How Insecurity Made Me a Better Leader - Higher Ground Consulting Group, LLC
April 25, 2019
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insecurityIn spite of my best efforts to hide it, insecurity will always be something I struggle with. Even on my best days, there is always a nagging voice in my head that whispers, “You’re not good enough.” My self-esteem has suffered through the years because I didn’t always know how to control this primal urge.

As I have matured in my self-awareness and grown in my leadership, I have come to embrace insecurity as an integral part of the human experience. That doesn’t mean I have conquered my deepest fears. Instead, I no longer view it as a weakness or treat it like something I should have abandoned years ago.

In my work with teams I often use a program developed by Patrick Lencioni called The Five Behaviors of a Cohesive Team™. The very first behavior introduced in this model is building trust. As you can imagine, if you are insecure this step might seem like scaling Mount Everest.

What helped me to engage with this behavior in a new way was having a better understanding of myself, including what makes me feel insecure. Using Everything DiSC®, a personality assessment that identifies our behavioral preferences at work, I learned what makes me behave the way I do. But more importantly it showed me how my behaviors are viewed by others.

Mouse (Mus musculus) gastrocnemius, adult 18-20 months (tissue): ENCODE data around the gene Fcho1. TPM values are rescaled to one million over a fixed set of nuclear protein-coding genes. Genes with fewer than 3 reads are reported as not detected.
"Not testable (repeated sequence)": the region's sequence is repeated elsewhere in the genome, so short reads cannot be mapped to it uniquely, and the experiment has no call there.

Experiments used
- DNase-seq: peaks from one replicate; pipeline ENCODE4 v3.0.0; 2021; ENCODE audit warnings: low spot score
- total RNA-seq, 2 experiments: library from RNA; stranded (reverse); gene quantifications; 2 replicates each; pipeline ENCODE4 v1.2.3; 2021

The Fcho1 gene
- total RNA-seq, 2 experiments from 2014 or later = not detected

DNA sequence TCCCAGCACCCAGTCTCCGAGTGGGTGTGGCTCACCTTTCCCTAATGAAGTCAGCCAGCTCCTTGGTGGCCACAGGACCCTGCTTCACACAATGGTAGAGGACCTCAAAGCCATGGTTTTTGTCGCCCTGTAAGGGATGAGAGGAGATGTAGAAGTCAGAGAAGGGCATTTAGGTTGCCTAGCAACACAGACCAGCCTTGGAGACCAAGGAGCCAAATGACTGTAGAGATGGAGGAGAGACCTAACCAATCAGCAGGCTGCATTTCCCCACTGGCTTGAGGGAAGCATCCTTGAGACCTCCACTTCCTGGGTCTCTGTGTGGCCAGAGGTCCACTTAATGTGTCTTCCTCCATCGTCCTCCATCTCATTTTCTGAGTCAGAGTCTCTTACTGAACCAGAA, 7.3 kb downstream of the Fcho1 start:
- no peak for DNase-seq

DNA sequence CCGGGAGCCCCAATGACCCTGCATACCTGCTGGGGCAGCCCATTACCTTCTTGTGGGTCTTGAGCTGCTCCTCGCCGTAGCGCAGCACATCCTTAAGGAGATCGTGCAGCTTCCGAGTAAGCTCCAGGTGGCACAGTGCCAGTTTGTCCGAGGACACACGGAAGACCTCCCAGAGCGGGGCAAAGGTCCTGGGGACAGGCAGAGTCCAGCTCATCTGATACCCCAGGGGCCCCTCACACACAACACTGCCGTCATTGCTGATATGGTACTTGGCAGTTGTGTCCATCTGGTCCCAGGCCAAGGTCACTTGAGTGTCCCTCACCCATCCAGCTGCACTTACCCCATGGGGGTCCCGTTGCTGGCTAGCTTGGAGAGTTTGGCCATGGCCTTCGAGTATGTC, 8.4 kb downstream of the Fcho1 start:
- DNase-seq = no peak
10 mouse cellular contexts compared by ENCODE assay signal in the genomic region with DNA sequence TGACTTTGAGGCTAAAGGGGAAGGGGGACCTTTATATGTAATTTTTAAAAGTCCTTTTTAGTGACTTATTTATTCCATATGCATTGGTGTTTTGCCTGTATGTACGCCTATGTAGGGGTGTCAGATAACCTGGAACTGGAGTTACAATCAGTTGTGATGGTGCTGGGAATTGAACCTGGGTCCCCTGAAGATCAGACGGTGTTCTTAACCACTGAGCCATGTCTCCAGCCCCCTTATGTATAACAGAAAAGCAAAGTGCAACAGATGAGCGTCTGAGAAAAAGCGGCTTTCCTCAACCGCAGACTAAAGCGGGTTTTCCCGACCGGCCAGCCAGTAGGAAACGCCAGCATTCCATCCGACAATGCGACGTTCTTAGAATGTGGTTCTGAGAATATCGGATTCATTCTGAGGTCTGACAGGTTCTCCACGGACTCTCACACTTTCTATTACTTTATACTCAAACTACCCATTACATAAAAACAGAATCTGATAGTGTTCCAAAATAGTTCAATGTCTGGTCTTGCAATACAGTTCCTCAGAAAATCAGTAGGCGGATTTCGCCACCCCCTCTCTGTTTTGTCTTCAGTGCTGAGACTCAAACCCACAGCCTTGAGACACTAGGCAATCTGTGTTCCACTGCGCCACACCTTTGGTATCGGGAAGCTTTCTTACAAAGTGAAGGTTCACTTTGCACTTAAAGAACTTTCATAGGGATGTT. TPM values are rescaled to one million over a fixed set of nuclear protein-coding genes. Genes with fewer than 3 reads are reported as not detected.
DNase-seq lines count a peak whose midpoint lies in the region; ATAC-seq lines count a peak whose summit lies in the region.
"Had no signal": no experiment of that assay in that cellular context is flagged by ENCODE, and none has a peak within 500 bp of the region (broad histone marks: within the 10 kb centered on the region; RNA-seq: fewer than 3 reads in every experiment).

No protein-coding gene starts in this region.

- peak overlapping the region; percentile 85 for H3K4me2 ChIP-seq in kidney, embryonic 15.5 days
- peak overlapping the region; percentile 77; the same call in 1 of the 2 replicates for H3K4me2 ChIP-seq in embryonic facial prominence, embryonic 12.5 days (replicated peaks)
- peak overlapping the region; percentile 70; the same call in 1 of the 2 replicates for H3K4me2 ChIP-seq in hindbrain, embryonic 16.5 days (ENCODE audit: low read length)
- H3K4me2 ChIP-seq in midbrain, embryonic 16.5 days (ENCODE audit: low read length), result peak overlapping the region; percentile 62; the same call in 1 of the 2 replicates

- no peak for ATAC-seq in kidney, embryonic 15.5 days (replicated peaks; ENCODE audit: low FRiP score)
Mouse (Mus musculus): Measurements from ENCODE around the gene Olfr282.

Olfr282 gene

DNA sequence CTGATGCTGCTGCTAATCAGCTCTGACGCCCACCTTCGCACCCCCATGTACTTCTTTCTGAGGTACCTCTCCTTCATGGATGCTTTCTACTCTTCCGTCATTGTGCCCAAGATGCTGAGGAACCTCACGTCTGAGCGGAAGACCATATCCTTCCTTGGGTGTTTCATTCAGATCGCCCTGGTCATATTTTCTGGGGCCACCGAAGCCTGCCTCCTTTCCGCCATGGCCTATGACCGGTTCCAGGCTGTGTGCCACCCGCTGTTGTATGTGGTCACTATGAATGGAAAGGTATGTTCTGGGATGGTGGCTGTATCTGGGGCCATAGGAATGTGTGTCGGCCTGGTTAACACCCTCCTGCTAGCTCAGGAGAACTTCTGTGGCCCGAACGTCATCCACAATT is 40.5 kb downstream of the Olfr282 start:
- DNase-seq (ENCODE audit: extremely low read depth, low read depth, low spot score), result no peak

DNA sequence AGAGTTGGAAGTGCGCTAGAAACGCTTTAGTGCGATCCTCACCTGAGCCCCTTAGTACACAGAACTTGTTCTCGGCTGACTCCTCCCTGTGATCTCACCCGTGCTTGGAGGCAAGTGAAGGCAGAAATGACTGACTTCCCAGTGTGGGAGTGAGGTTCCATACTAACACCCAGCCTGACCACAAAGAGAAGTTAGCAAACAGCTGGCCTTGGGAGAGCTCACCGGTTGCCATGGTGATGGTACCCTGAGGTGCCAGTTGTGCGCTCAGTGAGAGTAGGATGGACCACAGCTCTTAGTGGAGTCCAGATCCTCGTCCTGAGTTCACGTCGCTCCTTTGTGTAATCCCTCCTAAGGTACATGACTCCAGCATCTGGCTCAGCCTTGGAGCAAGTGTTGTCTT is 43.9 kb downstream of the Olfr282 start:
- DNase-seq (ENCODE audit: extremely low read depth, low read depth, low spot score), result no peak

When I facilitate DiSC or Five Behaviors programs for my clients, they always comment on how valuable it is to be in conversation with their teammates about these behavioral traits. Instead of needing to hide their obvious quirks or flaws they can vulnerably share, knowing that their colleagues won’t hold it against them.

These occasions often serve as a catalyst for greater understanding of self and a new appreciation for others. As a leader, I know how these insights about my own insecurity have prompted me to grow and learn.

I never imagined that my insecurities would make me a better leader. But that is what has happened.

I no longer hide who I am from others.

That vulnerability has encouraged clients to often do the same. The trust that is developed through this approach means we are now free to contribute our best to each other and the work we do together.

Photo Credit: istockphoto.com

Ken Byler

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